Now or Never: Mobilizing Capital for Climate and Conservation in a Debt-Constrained World

Oro Oro Ombo, Indonesia. Photo by Ifan Bima via Unsplash.

A cycle of extreme weather, financial instability, unsustainable debt levels and high costs of capital are limiting fiscal space at precisely the moment that a dramatic, stepwise increase in environmental investments is needed if shared climate and development goals are to be met in emerging markets and developing economies (EMDEs).

What is the fiscal picture of EMDEs in terms of their access to capital markets, and how does that contrast with their environmental investment needs?

A new report by Rebecca Ray and B. Alexander Simmons examines the ability of 108 EMDEs to mobilize foreign capital and juxtaposes those capabilities with the level of environmental investment needs to 2030, finding that the unfolding debt and development crisis is a serious obstacle for 91 countries to meet their necessary environmental investments.

Using newly available data on external debt and environmental investment needs, the authors chart the fiscal and environmental needs of 108 EMDEs across three categories:

  1. Debt stress: countries that are either in debt distress or at risk of debt distress.
  2. Capital market constraint: countries that are not facing near-term debt stress but do face capital market constraints in the current macroeconomic context.
  3. Capital market access: countries with access to capital markets.
Main findings:
  • Big picture: 95 countries are either facing debt stress or high capital costs that will significantly impede their ability to mobilize foreign capital flows to meet their investment needs.
    • Of these, 91 EMDEs have environmental investment needs or opportunities that are above the global median for at least one of four categories: their climate change vulnerability, the need to reduce emissions to meet Paris Agreement targets and opportunities to expand protected conservation areas on land or in coastal waters.
  • Debt Stress: 62 countries are either currently undergoing debt restructuring or are in immediate need of restructuring and have higher debt service burdens on aggregate as a share of projected government revenue and projected exports. This group includes most of Africa and Oceania, but also includes countries in every region of the world. These countries need new liquidity, significant reductions in the net present value of their external public and publicly guaranteed debt, and new financing at a very low cost.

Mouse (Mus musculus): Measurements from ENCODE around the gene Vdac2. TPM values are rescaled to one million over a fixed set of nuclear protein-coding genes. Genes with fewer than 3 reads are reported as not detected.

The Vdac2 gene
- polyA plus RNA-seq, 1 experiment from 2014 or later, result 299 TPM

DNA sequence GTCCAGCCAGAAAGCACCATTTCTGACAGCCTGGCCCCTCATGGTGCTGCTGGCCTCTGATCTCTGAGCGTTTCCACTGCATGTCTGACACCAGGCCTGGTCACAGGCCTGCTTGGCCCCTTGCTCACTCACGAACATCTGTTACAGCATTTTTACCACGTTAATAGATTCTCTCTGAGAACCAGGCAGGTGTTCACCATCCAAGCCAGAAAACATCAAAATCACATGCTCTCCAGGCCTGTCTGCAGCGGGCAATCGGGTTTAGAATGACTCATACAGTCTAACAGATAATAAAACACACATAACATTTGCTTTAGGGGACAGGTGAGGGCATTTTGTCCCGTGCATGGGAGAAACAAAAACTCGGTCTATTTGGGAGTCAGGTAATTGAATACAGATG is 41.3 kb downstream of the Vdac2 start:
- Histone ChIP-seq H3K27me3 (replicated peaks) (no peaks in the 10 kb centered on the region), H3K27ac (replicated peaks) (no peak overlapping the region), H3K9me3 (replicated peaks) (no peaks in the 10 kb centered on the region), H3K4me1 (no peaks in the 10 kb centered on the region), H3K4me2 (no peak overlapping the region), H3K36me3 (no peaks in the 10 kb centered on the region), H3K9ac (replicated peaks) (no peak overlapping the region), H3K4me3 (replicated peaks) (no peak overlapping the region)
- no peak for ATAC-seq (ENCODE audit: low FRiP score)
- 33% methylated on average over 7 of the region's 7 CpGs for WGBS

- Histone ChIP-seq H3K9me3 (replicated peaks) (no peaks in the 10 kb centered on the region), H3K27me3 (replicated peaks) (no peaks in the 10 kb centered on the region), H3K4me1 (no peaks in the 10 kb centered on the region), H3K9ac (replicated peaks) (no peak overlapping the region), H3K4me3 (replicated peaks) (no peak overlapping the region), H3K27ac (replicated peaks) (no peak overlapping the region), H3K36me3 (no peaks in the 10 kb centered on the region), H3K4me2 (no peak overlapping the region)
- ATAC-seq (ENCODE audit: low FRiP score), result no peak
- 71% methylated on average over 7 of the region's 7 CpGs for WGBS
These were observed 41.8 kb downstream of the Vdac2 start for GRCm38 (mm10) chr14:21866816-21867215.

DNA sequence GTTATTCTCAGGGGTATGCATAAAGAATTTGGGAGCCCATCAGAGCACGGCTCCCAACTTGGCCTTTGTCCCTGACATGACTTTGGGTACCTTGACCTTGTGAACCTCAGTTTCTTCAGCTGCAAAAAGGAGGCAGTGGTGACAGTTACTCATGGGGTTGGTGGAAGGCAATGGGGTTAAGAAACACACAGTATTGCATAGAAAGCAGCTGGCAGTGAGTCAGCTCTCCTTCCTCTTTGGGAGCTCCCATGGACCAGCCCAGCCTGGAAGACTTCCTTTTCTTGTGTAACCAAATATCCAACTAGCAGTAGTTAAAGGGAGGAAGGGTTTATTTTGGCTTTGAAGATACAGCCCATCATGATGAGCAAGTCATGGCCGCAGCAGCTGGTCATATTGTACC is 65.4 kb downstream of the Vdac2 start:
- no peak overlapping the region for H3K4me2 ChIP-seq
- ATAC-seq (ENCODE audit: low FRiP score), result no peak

• Countries within this group have higher climate change vulnerability (particularly among African countries such as Chad, Niger and Guinea-Bissau), but also greater opportunities for both terrestrial and marine biodiversity conservation (particularly island nations such as Cabo Verde, the Solomon Islands and Papua New Guinea).
    • 33 countries owe over half of their projected 2024-2028 debt service payments to just one creditor or class of creditor. The largest share of these – 21 countries – are expected to pay over half of this debt service to multilateral development banks (MDBs), while eight are in the same situation with China, two with bondholders and two with Paris Club creditors. Thus, any effective debt restructuring arrangements must include all classes of creditors.
  • Capital Market Constraint: An additional 33 countries may not need immediate restructuring but do face capital market constraints. For this group, borrowing costs in capital markets surpass growth projections and new capital flows are hampered by sovereign bond ratings below “investment grade.” This group includes many countries in Central and Western Asia, as well as Latin America.
      • Many of these countries will need new liquidity and credit enhancements to ensure that new financing does not jeopardize future debt sustainability.
  • Capital Market Access: Just 13 countries have relative capital market access, defined as having “investment grade” bond ratings and/or dollar-denominated borrowing costs below growth projections, though in most of these cases, countries still face domestic borrowing rates exceeding growth expectations and therefore need new forms of affordable capital.
  • Environmental Investment Needs: 91 of the 95 EMDEs with debt stress or capital market constraint have above-median climate investment needs or conservation investment opportunities, while only four countries have below-median levels of both when compared with countries around the world: Albania, Dominican Republic, North Macedonia and Tajikistan.

Immediate action is necessary to secure comprehensive debt relief for countries facing debt distress and to reduce the cost of capital for countries not in debt distress. As first order reforms, a stepwise increase in levels of both liquidity and development finance are needed, as well as comprehensive debt relief linked to climate and development investments.

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